98 Use of Convective Initiation Information Derived from GOES Satellite Data in the High Resolution Rapid Refresh (HRRR) Forecast System

Wednesday, 9 November 2016
Broadway Rooms (Hilton Portland )
Tracy Lorraine Smith, NOAA/Earth System Research Laboratory/Global Systems Division and CIRA, Boulder, CO; and S. S. Weygandt, C. R. Alexander, M. Hu, and J. R. Mecikalski

Handout (3.5 MB)

Use of convective initiation information derived from GOES satellite data in the High-Resolution Rapid Refresh (HRRR) forecast system

Tracy Lorraine Smith, CIRA and NOAA/ESRL/GSD, Boulder, CO; and S. S. Weygandt, C. R. Alexander, M. Hu, and J. R. Mecikalski

For this project, GOES cloud-top cooling rate data provided by the University of Alabama Huntsville (UAH) are being assimilated into an experimental High Resolution Rapid Refresh (HRRR) version at the Global Systems Division of the Earth Systems Research Laboratory. Within this modeling framework, the cloud-top cooling rate data are mapped to latent heating profiles and are applied during the HRRR one-hour pre-forecast period.    During this period, GOES-satellite-based cloud-top cooling rate information is blended with radar reflectivity data at 15-min intervals to create unified convective heating rate fields.  These four 15-minute latent heating fields are then applied during a pre-forecast hour of integration,  followed by a final application of GSI at 3-km to fit the latest conventional observation data.

Previous work on this project has demonstrated that these cloud-top cooling rates can help with the location and intensity of storms in the RAP and HRRR systems.  A new retrospective period of May 26, 2015 has been chosen to continue investigation of the use of cloud top cooling rates in partnership with other satellite derived convective initiation indicators in the HRRR forecasts.  This day was quite active with severe storms with numerous tornadoes, wind and large hail reports over the period. Other parameters to be evaluated are the CI probability information provided by UAH and the impact in variation in the vertical structure of the assumed heating profile using information on the cumulus clouds as derived from GOES.  At the conference, we will report on these results and work to include these data in a real-time parallel HHHR.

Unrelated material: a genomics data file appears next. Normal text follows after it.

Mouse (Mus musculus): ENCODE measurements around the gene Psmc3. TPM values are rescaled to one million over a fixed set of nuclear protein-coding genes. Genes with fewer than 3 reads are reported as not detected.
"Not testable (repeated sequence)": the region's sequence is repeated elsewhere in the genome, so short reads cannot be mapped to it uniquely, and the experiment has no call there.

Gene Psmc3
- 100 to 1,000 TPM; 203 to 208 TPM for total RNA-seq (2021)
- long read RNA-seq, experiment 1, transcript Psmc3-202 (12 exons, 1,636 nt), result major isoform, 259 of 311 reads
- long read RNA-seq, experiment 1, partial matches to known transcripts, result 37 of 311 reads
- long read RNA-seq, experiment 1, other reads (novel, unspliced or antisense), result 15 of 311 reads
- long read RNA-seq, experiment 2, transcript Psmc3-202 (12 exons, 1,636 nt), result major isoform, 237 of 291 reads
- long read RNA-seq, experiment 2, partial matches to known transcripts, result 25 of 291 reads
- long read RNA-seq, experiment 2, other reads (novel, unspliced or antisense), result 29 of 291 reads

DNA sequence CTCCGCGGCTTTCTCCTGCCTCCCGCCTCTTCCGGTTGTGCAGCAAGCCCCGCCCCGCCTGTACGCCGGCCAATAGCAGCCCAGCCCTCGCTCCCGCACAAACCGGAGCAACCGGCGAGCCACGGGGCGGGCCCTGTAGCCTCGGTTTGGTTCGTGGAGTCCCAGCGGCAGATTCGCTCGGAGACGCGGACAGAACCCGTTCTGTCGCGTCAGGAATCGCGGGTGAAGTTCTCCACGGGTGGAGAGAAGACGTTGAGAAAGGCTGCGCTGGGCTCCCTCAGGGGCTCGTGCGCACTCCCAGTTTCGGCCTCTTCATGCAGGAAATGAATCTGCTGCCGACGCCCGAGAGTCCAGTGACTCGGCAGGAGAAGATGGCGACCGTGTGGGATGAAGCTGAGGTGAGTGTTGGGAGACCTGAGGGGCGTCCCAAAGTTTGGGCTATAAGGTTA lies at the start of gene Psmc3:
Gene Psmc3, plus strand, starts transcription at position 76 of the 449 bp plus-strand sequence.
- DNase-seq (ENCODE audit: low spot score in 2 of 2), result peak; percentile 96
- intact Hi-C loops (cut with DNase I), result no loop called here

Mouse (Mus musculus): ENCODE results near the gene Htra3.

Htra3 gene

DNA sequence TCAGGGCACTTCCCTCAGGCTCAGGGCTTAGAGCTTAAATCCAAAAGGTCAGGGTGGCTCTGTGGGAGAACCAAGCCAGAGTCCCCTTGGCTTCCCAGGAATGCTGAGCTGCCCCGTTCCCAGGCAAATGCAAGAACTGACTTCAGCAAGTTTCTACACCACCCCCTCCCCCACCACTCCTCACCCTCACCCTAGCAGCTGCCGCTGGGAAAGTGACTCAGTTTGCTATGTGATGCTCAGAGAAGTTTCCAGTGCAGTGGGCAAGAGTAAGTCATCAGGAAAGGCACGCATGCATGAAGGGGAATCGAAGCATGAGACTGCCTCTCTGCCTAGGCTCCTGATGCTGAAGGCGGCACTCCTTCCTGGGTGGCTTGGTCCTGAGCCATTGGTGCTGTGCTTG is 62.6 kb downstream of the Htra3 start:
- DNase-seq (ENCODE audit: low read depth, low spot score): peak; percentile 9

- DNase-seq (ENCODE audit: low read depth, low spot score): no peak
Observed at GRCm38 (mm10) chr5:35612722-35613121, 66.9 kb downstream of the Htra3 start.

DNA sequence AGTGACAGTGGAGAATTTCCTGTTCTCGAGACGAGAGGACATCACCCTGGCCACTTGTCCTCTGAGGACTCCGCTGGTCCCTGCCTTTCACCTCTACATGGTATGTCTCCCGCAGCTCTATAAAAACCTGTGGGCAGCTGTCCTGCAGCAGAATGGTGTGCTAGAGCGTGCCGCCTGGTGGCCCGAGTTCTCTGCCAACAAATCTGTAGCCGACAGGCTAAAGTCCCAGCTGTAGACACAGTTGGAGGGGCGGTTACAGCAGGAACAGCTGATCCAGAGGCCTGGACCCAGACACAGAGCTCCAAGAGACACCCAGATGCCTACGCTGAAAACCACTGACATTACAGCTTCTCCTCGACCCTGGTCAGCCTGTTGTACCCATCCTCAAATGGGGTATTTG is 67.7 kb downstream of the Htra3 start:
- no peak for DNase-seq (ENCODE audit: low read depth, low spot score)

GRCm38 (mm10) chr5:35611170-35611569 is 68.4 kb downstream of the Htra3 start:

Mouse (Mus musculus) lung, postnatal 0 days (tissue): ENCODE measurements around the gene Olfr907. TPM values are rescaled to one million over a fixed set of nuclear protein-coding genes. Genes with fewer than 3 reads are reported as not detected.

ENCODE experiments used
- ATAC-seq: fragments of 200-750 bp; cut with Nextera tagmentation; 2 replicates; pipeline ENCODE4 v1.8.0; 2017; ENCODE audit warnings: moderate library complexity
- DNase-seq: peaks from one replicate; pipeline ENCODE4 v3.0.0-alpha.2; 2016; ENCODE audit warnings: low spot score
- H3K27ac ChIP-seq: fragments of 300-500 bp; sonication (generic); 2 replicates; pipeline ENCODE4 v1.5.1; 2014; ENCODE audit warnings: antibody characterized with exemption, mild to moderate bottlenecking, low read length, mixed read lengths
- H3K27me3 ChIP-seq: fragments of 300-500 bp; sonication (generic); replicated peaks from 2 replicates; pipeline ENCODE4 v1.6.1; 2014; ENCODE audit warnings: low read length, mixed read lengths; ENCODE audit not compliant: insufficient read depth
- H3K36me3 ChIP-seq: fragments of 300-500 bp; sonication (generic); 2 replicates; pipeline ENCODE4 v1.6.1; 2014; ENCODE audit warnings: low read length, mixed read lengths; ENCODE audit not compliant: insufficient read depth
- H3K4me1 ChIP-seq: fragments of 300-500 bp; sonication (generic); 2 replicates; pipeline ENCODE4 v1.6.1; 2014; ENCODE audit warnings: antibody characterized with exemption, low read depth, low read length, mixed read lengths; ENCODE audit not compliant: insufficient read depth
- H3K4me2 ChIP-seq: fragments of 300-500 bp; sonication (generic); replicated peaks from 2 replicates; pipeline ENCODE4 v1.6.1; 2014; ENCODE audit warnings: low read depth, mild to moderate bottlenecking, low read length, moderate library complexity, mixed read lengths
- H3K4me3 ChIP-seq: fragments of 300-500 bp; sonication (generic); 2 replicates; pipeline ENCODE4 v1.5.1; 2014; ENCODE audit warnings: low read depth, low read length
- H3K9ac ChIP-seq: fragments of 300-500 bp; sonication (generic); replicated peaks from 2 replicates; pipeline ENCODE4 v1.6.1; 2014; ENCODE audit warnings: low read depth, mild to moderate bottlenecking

Convective Initiation (CI) information derived from GOES satellite data has been assimilated into the Rapid Refresh (RAP) and High Resolution Rapid Refresh (HRRR) models in previous retrospective tests.  The RAP is an hourly updated mesoscale assimilation and prediction system developed at NOAA/ESRL, producing 0 to 18-h weather forecasts each hour.  The RAP was initially implemented at NCEP as a NOAA operational model in May 2012, with an operational upgrade (RAPv2) in February 2014.  The 3-km HRRR runs hourly out to 15 hours, using RAP initial and lateral boundary fields.  A one-hour pre-forecast data assimilation cycle was added to the HRRR in 2013.  The HRRR has been running operationally at NCEP since September 2014.   The RAP and HRRR both use the WRF ARW model core and the Gridpoint Statistical Interpolation (GSI) assimilation system.

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